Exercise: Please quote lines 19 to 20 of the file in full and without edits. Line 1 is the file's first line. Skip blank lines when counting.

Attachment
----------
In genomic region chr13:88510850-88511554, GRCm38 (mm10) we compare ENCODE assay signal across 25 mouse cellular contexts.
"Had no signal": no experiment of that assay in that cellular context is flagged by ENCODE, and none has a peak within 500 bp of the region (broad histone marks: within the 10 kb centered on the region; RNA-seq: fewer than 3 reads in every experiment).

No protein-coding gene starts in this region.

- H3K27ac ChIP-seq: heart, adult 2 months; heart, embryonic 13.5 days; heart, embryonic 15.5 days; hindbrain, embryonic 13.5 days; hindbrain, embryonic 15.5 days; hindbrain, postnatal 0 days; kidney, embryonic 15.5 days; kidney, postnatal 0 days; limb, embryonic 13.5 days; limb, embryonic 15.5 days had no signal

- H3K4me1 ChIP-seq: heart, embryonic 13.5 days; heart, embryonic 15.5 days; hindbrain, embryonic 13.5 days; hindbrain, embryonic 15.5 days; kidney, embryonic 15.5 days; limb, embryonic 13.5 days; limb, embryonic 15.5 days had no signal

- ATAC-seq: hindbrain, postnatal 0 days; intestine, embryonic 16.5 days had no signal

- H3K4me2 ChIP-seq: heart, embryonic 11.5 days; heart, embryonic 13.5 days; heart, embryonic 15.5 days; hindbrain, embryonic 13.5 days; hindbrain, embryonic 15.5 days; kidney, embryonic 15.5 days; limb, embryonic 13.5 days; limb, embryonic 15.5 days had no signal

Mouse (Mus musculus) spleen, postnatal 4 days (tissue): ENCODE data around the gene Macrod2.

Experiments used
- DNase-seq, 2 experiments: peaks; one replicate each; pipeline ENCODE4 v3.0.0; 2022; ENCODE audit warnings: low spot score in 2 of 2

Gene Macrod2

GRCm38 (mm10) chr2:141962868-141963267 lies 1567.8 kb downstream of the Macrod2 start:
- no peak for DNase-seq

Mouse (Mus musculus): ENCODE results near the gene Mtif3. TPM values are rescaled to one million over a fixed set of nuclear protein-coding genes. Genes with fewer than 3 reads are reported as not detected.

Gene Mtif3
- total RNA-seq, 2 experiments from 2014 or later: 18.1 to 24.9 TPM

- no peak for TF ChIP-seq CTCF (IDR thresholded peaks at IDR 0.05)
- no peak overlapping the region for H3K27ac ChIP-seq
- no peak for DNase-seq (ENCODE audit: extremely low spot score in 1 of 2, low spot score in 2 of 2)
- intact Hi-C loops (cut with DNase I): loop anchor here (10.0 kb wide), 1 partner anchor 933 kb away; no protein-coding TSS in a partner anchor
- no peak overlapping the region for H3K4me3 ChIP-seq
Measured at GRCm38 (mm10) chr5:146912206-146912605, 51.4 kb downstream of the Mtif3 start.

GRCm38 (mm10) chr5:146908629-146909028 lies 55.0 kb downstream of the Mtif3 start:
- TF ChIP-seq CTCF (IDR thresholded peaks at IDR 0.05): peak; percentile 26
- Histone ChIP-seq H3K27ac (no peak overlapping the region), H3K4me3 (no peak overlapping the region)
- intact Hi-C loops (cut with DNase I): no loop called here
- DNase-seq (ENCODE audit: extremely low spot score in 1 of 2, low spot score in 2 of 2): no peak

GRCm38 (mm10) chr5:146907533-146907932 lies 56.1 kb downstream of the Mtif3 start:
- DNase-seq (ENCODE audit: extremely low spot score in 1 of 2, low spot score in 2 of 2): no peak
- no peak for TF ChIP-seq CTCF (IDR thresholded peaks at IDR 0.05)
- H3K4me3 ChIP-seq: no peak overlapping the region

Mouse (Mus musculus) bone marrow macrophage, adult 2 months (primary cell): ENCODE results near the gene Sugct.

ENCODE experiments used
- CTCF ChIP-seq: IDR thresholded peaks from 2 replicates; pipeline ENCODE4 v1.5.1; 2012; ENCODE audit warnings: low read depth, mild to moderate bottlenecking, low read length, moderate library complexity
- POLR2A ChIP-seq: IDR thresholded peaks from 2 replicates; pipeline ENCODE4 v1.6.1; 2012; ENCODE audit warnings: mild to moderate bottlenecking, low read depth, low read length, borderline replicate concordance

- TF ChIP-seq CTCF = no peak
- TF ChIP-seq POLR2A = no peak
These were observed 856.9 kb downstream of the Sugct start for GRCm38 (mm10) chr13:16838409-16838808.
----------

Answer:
- no peak for DNase-seq (ENCODE audit: extremely low spot score in 1 of 2, low spot score in 2 of 2)
- intact Hi-C loops (cut with DNase I): loop anchor here (10.0 kb wide), 1 partner anchor 933 kb away; no protein-coding TSS in a partner anchor